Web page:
Non-Java Binary Dependencies in Maven

Thursday 2013-07-18

binary-pillowSuppose you have a Java Server application, and some of the runtime binaries in that application are external to your application. Generated image files, compiled Silverlight components in your pages, or resource files which are managed by an external team.

Much like the jar files used by your application, these external binaries can be seen as dependencies, with versions. This blogpost assumes your project is built with Maven 2, because the real world isn’t always a greenfield project.

Because Maven is designed around jar file dependencies, and a lot of it’s internal decisions are based on file extensions, it looks like this problem can not be tackled with Maven. But there is a way to do this. It will decouple your sub-projects and make version and dependency management much better.

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Why you should not use SOAP Headers

Monday 2012-12-24

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In the project I am working on right now we use apache XCF and Spring to provide a SOAP service to our customers. As part of the messages, there is a userid/password combo telling the application which user sent the request. I struggled with that today because I think that userid/password info should actually be in the SOAP Header, cleaning up my API, enable me to implement different authentication techniques in the future and generally be more “compliant” to the SOAP standard. Boy was I wrong.

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Make your buildserver talk

Sunday 2012-12-16

Jenkins talkingHave you ever started a shell script which takes a while and you keep monitoring that window because you really need those results? If you are working on a Mac, you can use the Mac’s power of speech to tell you a command is finished. Here’s how:

./yourreallyslowbuild.sh; say "really long build is finished"

With a little curl and shell scripting magic, I told my Mac to constantly monitor our Jenkins buildserver, and bug everybody in the office when the hourly build is failing:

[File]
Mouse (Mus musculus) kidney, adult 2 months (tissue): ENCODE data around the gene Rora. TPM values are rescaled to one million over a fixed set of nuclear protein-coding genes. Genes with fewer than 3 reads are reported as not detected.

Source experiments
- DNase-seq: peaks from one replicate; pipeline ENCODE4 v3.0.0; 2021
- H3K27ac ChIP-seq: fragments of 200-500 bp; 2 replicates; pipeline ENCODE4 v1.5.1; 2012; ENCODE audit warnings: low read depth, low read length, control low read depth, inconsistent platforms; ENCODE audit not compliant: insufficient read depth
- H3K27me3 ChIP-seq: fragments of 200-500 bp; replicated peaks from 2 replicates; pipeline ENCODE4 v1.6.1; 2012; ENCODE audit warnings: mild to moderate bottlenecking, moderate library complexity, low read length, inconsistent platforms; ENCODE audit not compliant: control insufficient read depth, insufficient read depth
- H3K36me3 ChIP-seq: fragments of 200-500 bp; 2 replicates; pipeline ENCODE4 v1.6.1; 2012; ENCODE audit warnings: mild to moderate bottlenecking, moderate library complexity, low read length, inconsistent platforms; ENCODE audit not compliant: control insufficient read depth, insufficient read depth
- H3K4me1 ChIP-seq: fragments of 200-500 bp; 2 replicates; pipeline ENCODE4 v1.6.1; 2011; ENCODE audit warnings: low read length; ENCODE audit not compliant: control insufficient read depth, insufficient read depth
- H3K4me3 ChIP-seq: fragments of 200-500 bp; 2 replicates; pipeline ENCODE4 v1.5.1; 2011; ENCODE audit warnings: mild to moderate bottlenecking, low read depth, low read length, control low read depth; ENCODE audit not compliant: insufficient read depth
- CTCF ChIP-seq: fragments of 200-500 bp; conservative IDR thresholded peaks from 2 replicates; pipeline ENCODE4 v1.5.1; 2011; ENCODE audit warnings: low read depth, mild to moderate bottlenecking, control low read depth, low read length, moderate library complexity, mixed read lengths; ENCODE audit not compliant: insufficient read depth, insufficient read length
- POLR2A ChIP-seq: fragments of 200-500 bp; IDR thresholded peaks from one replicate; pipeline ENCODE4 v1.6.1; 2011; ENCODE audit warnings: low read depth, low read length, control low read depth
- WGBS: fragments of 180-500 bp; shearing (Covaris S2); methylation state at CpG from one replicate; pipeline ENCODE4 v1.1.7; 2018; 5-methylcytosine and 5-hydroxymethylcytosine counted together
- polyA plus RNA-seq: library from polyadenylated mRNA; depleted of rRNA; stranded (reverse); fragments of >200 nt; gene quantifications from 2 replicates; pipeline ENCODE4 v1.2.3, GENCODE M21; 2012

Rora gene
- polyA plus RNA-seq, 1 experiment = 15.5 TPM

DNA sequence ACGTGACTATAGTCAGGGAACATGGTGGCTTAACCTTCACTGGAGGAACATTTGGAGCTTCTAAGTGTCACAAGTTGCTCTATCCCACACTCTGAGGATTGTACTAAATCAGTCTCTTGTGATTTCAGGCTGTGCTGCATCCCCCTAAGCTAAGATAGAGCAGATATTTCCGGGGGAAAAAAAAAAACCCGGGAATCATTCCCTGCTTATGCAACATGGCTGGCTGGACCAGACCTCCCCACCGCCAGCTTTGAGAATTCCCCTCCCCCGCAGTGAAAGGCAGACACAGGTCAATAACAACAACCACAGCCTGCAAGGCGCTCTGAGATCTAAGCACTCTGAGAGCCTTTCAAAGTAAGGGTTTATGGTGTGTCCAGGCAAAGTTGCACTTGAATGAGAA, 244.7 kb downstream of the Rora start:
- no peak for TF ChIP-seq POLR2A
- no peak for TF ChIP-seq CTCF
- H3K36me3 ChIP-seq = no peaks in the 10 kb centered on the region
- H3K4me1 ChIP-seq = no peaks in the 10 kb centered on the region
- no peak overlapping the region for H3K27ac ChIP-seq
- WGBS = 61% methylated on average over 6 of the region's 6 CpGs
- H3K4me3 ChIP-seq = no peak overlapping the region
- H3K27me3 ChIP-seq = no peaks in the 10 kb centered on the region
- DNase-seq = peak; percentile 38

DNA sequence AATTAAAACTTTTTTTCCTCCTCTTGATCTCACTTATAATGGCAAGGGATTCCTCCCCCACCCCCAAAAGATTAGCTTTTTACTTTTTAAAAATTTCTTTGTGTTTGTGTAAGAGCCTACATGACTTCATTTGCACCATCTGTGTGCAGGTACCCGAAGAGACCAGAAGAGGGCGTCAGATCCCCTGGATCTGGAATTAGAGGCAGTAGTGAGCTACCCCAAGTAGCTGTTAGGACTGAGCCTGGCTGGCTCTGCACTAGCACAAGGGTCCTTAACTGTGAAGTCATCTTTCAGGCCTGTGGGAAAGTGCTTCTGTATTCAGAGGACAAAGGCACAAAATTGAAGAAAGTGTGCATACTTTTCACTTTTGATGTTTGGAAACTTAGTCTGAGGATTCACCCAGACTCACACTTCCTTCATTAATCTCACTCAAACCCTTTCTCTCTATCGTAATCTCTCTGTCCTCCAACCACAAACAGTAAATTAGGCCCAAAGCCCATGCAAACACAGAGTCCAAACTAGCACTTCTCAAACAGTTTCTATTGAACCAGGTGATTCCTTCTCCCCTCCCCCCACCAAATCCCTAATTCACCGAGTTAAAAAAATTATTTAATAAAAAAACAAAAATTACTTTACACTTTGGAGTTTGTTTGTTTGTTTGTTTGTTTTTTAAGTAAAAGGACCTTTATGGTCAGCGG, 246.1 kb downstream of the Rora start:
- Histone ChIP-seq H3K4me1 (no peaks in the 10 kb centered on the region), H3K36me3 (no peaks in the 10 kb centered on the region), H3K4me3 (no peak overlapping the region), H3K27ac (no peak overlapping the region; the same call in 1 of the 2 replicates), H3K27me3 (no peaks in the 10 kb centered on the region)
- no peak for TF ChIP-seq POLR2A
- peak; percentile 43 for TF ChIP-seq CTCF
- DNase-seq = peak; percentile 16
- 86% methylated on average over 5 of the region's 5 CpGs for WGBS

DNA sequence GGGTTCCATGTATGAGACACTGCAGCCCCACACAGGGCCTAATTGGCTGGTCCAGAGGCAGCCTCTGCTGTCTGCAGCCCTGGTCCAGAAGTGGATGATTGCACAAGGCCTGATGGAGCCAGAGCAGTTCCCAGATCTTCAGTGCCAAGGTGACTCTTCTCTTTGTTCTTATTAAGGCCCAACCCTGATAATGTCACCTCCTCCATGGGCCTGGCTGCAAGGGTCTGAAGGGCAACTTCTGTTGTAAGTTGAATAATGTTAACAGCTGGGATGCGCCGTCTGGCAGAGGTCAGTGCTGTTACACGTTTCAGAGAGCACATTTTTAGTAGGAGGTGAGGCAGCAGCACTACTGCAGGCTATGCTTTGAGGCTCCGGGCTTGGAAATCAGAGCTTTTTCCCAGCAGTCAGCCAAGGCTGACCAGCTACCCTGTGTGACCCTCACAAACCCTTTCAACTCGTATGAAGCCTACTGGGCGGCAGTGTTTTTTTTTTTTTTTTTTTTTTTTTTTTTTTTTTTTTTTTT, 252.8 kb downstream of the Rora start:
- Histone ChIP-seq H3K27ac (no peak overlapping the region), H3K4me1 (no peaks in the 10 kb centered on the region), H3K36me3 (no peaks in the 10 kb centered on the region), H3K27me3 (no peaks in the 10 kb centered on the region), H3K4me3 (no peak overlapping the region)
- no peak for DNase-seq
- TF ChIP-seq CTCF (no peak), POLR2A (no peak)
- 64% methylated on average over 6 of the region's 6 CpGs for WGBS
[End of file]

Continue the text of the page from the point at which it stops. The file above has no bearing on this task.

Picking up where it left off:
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Why developers are never on time

Thursday 2012-06-28

If you have worked in IT as long as I do, you probably have noticed that developers have a tendency to not be on time. They are late for meetings, late for lunch, and on other days they are in at 6am or (and) they work until 3am the next morning. If you ever wondered why this is, I might have some answers for you.

You might also find this post interesting if you are trying to figure out why you can’t get your time zones working in MySQL.

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Distributed jMeter through VPN and SSL

Thursday 2012-02-16

This week I created a jMeter test setup for distributed testing. I thought it would be straight forward but I ran into some interesting things you might want to know if you are considering distributed testing using jMeter.

In my case, I had to test an application which was inside our corporate network, while working from home through a VPN and a firewall. Normally that is no problem, but jMeter has this funny construction where the slave (jMeter server) wants to connect back to the master (jMeter gui). It took some fiddling with iptables, the jMeter configuration and ssh tunneling to get it to work. Here’s my setup:

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Having fun at J-Fall 2011

Thursday 2011-11-03

J-Fall 2011This year’s Dutch Java Nerd event called J-Fall was held in Nijkerk, in a beautiful location called “Hart van Holland” . With plenty of sessions by speakers from all over the world it promised to be a great day for Java enthusiasts, at a great location for meeting friends and colleagues. I took a day off from work and it was well worth it.

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Changing the Order of your UnitTests

Friday 2011-04-01

A few months ago we had a problem where Eclipse could not automatically run all jUnit unit tests in a package if that package references a class called “enum”, which is a reserved word in Java 1.6. I’ll spare you the details, but we were forced to create a TestSuite. Normally we avoid this construction because it’s easy to create a new unit test and forget to add it to the correct TestSuit. So as a workaround we wrote some code which could build and return a TestSuite dynamically. Right-click in eclipse, select “Run as Unittest”, sit back and enjoy.

Lately this piece of code came in handy while testing another application, which required the removal of data from a database. Yes I know, Unittests should maybe not depend on databases because it leans towards integration testing, but here we are, and I need to solve it. I used the old TestSuite code and changed it so that the TestCase I needed to run first was singled out, while still maintaining the functionality of auto-detecting testcases in the source folder.

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